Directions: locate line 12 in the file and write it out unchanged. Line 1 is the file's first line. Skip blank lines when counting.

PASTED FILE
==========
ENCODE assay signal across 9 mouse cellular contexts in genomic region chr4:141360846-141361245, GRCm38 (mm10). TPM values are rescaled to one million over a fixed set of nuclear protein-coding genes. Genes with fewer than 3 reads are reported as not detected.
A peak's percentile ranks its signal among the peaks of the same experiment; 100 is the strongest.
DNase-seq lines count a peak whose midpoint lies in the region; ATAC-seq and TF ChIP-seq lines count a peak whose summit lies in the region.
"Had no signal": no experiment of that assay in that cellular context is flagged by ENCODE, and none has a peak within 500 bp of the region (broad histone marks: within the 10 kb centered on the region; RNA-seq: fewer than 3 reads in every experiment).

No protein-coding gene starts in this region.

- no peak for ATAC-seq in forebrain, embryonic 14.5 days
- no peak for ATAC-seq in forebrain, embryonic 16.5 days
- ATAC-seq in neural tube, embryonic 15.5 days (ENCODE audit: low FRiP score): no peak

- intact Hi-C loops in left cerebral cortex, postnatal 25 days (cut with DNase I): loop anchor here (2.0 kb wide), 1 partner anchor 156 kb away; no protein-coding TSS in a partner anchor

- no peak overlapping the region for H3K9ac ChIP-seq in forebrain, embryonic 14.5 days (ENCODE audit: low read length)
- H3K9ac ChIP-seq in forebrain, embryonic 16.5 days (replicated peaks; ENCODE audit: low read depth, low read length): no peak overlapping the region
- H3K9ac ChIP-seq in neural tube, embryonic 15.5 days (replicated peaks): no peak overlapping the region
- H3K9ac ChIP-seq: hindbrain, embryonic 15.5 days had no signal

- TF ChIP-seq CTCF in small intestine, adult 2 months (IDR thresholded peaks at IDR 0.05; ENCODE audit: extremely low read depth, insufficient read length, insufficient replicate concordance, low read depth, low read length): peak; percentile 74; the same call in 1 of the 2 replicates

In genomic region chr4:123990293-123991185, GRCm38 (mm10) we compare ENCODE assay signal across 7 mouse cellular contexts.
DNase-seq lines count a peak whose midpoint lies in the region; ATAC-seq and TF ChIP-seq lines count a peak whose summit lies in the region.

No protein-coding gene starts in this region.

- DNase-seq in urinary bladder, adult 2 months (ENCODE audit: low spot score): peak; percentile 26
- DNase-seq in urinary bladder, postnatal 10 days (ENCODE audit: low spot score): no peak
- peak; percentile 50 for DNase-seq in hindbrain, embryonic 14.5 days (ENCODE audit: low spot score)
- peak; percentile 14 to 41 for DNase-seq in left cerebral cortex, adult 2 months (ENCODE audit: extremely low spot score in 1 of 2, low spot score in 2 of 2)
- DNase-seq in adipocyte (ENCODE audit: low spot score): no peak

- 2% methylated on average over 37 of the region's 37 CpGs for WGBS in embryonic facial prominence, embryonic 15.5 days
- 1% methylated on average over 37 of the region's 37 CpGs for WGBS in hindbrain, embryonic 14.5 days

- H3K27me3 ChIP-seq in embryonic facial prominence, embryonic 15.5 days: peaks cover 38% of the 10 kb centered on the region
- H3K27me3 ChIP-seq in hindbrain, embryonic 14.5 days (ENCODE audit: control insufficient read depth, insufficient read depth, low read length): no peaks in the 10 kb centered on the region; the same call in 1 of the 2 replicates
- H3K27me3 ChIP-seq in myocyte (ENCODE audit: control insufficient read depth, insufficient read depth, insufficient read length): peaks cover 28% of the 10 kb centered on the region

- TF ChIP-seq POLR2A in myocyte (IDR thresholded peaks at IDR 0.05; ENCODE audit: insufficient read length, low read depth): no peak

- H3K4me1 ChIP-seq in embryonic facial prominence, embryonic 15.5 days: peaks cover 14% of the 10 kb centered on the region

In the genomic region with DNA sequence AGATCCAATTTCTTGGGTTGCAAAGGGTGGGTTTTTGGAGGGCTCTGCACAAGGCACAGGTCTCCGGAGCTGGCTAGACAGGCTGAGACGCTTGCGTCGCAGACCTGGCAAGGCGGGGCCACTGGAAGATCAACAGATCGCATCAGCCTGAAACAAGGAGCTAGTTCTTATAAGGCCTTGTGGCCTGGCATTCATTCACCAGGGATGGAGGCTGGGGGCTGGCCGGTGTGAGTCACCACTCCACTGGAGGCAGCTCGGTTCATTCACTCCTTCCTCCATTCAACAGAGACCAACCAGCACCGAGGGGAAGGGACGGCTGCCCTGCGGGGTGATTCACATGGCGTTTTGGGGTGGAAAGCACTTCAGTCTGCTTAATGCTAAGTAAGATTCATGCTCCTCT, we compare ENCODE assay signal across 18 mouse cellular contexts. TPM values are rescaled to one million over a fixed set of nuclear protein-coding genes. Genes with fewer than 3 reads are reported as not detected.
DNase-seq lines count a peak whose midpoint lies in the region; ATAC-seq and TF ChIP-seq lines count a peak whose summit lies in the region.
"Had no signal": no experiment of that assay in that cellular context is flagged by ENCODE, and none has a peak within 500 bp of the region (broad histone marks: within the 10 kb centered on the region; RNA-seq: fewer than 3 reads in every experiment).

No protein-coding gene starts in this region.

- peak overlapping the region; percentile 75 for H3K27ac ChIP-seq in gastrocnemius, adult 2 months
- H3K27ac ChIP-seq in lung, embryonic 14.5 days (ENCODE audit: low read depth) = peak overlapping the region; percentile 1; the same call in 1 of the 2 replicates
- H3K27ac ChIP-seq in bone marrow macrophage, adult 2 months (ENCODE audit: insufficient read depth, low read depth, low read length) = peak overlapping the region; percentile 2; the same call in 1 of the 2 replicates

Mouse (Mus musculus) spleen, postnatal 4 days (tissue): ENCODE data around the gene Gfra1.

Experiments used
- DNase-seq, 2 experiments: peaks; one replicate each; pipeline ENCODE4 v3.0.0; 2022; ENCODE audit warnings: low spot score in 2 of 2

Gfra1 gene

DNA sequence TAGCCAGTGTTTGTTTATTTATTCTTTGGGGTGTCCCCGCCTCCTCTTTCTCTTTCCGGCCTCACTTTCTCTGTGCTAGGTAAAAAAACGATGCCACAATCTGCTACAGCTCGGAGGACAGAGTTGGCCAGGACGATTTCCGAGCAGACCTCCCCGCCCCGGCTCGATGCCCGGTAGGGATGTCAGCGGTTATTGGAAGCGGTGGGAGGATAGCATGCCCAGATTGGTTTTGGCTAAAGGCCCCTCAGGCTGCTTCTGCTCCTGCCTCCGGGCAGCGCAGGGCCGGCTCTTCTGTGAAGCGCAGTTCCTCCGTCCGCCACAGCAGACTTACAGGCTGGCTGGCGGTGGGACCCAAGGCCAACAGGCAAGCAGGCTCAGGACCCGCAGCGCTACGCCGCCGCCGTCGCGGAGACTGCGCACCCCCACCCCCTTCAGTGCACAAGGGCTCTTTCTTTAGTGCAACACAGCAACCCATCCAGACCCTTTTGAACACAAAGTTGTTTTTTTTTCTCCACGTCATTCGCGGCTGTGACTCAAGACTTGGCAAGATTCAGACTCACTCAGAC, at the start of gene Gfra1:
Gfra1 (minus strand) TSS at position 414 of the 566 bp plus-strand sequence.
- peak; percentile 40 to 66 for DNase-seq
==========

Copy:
- H3K9ac ChIP-seq in neural tube, embryonic 15.5 days (replicated peaks): no peak overlapping the region